Platforms afford different levels of anonymity to users. Whether users must use their real name has implications for whether bots, trolls or even foreign state actors use anonymity to mask their identity in order to harass or threaten political activists and journalists, or to distort authentic conversations about politics (Nyst and Monaco 2018). With anonymity, there is a lack of transparency about the source of information and whether news, comments or debate come from authentic voices or ones trying to distort the public sphere. Related to the question of anonymity is the question of data disclosure and how personal data disclosed to third parties can be used if unscrupulous firms or foreign state actors are able to use psychographic profiles to suppress voter turnout (Wylie 2020).


Platforms afford automation — where accounts can automatically post, share or engage with content or users online. Unlike a human user, automated accounts — which are sometimes referred to as “political bots” or “amplifier accounts” — can post much more frequently and consistently than any human user (McKelvey and Dubois 2017). Although there are many ways to classify automated accounts and the activities they perform (Gorwa and Guilbeault 2020), they generally perform two functions when it comes to foreign influence operations. First, by liking, sharing, retweeting or posting content, automated accounts can generate a false sense of popularity, momentum or relevance around a particular person or idea. Networks of bots can be used to distort conversations online by getting disinformation or propaganda to trend (Woolley 2016). Second, automation has been an incredibly powerful tool in the targeting and harassment of journalists and activists, whereby individuals are flooded with threats and hate by accounts that are not even real (Nyst and Monaco 2018).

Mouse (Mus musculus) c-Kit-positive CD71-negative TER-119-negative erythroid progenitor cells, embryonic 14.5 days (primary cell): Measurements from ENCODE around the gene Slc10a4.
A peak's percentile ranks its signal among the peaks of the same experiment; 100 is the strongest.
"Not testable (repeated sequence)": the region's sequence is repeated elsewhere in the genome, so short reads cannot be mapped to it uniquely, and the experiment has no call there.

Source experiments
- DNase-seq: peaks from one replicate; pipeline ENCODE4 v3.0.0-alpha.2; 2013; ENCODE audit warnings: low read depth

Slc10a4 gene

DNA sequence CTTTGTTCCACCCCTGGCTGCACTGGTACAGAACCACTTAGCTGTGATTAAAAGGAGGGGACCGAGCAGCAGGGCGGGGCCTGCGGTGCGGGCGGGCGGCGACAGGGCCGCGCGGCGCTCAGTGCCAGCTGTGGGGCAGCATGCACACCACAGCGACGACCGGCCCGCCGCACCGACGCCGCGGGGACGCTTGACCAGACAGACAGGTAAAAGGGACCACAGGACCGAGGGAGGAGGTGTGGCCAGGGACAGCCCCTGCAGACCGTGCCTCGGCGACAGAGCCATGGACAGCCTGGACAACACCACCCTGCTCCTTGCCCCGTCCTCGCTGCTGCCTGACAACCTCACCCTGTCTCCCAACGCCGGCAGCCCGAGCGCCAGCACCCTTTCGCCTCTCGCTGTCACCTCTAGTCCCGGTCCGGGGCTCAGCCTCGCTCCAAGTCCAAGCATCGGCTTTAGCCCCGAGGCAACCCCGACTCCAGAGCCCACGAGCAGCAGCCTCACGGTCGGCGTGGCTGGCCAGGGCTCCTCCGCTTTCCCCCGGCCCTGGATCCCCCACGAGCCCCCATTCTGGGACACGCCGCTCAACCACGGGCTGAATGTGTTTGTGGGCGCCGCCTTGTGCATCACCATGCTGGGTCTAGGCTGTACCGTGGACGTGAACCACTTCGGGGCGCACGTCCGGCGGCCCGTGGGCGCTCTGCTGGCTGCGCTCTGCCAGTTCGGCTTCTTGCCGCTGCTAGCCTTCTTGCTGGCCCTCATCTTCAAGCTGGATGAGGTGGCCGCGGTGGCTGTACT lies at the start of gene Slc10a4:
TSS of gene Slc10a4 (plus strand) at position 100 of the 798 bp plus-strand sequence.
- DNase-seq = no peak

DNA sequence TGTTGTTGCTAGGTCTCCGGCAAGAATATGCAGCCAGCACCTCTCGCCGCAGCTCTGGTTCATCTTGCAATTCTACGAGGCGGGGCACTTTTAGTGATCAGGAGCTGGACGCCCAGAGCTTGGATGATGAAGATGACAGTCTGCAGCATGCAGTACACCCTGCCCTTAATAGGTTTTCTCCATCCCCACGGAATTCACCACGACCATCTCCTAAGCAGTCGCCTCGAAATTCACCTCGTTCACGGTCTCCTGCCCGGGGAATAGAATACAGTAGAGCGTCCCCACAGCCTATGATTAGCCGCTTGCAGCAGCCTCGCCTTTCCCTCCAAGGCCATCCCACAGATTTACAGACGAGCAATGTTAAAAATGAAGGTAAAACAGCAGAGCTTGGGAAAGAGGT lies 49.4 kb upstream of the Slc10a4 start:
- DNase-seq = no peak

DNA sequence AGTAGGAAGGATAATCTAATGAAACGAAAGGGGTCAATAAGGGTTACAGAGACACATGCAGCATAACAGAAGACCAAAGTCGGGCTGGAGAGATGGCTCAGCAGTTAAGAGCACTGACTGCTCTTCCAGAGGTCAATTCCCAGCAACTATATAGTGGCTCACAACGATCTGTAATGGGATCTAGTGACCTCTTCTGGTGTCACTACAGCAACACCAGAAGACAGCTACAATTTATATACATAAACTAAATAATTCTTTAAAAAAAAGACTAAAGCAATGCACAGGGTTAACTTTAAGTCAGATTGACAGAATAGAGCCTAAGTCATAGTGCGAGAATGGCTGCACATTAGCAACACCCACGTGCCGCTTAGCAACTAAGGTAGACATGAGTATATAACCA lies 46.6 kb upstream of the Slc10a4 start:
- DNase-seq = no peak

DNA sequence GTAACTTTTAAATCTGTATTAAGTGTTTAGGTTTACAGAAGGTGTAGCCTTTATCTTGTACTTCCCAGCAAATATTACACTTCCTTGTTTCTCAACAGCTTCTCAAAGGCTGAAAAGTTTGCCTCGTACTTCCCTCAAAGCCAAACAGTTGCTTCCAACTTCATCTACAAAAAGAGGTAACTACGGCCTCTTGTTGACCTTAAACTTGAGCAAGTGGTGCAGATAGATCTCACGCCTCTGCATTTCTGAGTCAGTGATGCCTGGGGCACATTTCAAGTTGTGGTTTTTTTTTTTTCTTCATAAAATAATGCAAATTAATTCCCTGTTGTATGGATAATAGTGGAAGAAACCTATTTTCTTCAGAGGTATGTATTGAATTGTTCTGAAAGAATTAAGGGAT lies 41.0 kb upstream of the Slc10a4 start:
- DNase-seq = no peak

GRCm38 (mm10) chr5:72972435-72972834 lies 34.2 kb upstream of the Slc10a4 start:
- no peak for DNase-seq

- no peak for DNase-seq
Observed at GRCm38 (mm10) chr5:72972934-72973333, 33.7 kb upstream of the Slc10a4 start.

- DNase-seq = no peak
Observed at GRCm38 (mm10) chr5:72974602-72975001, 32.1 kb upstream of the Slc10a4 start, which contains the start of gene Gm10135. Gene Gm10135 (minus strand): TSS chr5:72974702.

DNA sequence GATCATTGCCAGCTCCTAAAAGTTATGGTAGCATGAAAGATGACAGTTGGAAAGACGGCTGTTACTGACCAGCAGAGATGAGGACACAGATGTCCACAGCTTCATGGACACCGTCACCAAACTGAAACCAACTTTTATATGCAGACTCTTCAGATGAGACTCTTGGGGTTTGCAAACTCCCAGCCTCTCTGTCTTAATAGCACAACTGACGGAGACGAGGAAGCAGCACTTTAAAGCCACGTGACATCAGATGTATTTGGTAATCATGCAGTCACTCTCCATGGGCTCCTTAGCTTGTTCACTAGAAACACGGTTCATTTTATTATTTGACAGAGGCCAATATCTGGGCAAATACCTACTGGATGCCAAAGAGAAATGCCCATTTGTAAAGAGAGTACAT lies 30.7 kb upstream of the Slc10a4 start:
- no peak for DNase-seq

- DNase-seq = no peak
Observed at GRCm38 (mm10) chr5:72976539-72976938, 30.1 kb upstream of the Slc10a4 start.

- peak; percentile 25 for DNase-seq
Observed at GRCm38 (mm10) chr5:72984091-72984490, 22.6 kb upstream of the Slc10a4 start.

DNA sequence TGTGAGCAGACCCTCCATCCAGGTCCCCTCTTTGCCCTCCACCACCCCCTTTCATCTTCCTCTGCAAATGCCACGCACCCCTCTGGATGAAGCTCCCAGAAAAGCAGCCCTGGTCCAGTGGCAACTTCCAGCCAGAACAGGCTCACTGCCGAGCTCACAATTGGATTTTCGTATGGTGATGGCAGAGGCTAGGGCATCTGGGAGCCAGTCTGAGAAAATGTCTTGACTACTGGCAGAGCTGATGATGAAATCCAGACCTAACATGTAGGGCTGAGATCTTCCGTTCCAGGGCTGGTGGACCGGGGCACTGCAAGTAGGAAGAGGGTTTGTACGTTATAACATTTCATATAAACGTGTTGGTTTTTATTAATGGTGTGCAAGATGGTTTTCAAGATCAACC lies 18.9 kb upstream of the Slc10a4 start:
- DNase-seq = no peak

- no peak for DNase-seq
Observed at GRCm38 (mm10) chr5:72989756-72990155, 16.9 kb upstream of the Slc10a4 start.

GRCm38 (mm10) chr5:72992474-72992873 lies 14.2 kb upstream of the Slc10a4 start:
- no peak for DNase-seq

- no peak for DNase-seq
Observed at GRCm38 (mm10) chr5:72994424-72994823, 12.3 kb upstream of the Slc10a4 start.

The Future of Disinformation and Foreign Influence Operations

In conclusion, the spread of disinformation and propaganda online are growing concerns for the future of international security. The salient features of platforms — aggregation, algorithms, anonymity and automation — are some of the ways contemporary technologies can contribute to the spread of harmful content online, and foreign state actors are increasingly leveraging these tools to distort the online public sphere. The use of social media for “hybrid” methods of warfare is a broader reflection on how technological innovation changes the nature of conflict. Indeed, technology has always been recognized as a force that enables social and political transformation (Nye 2010). Similarly, the unique features of our contemporary information and communication environment provide new opportunities for state actors to use non-traditional methods of warfare to pursue their goals.